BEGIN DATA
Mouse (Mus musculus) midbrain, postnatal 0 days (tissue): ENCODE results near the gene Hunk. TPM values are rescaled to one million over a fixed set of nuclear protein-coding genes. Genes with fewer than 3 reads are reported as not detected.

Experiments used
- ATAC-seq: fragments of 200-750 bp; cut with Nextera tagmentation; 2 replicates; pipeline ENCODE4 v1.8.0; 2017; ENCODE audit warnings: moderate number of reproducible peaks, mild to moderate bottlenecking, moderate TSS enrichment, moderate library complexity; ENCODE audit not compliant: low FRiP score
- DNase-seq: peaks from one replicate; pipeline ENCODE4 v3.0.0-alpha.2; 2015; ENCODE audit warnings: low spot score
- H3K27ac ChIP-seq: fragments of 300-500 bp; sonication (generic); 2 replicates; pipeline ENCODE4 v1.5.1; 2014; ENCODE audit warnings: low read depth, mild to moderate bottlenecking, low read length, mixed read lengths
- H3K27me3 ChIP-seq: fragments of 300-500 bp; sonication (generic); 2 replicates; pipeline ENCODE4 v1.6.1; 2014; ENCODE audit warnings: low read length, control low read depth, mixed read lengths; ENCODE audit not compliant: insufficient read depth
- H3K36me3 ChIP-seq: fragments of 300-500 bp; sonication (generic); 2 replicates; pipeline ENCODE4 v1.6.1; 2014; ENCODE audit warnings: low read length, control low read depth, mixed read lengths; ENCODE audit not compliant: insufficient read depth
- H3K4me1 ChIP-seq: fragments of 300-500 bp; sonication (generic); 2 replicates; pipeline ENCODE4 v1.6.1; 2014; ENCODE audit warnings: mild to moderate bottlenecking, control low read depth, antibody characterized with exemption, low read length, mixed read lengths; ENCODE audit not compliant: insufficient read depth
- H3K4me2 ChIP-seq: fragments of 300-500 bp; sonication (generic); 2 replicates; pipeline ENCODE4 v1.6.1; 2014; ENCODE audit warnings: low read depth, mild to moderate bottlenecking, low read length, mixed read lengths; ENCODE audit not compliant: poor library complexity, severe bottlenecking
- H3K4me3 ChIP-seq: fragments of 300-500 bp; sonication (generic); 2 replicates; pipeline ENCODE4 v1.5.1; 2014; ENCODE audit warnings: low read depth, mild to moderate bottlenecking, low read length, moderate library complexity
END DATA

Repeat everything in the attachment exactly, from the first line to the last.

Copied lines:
Mouse (Mus musculus) midbrain, postnatal 0 days (tissue): ENCODE results near the gene Hunk. TPM values are rescaled to one million over a fixed set of nuclear protein-coding genes. Genes with fewer than 3 reads are reported as not detected.

Experiments used
- ATAC-seq: fragments of 200-750 bp; cut with Nextera tagmentation; 2 replicates; pipeline ENCODE4 v1.8.0; 2017; ENCODE audit warnings: moderate number of reproducible peaks, mild to moderate bottlenecking, moderate TSS enrichment, moderate library complexity; ENCODE audit not compliant: low FRiP score
- DNase-seq: peaks from one replicate; pipeline ENCODE4 v3.0.0-alpha.2; 2015; ENCODE audit warnings: low spot score
- H3K27ac ChIP-seq: fragments of 300-500 bp; sonication (generic); 2 replicates; pipeline ENCODE4 v1.5.1; 2014; ENCODE audit warnings: low read depth, mild to moderate bottlenecking, low read length, mixed read lengths
- H3K27me3 ChIP-seq: fragments of 300-500 bp; sonication (generic); 2 replicates; pipeline ENCODE4 v1.6.1; 2014; ENCODE audit warnings: low read length, control low read depth, mixed read lengths; ENCODE audit not compliant: insufficient read depth
- H3K36me3 ChIP-seq: fragments of 300-500 bp; sonication (generic); 2 replicates; pipeline ENCODE4 v1.6.1; 2014; ENCODE audit warnings: low read length, control low read depth, mixed read lengths; ENCODE audit not compliant: insufficient read depth
- H3K4me1 ChIP-seq: fragments of 300-500 bp; sonication (generic); 2 replicates; pipeline ENCODE4 v1.6.1; 2014; ENCODE audit warnings: mild to moderate bottlenecking, control low read depth, antibody characterized with exemption, low read length, mixed read lengths; ENCODE audit not compliant: insufficient read depth
- H3K4me2 ChIP-seq: fragments of 300-500 bp; sonication (generic); 2 replicates; pipeline ENCODE4 v1.6.1; 2014; ENCODE audit warnings: low read depth, mild to moderate bottlenecking, low read length, mixed read lengths; ENCODE audit not compliant: poor library complexity, severe bottlenecking
- H3K4me3 ChIP-seq: fragments of 300-500 bp; sonication (generic); 2 replicates; pipeline ENCODE4 v1.5.1; 2014; ENCODE audit warnings: low read depth, mild to moderate bottlenecking, low read length, moderate library complexity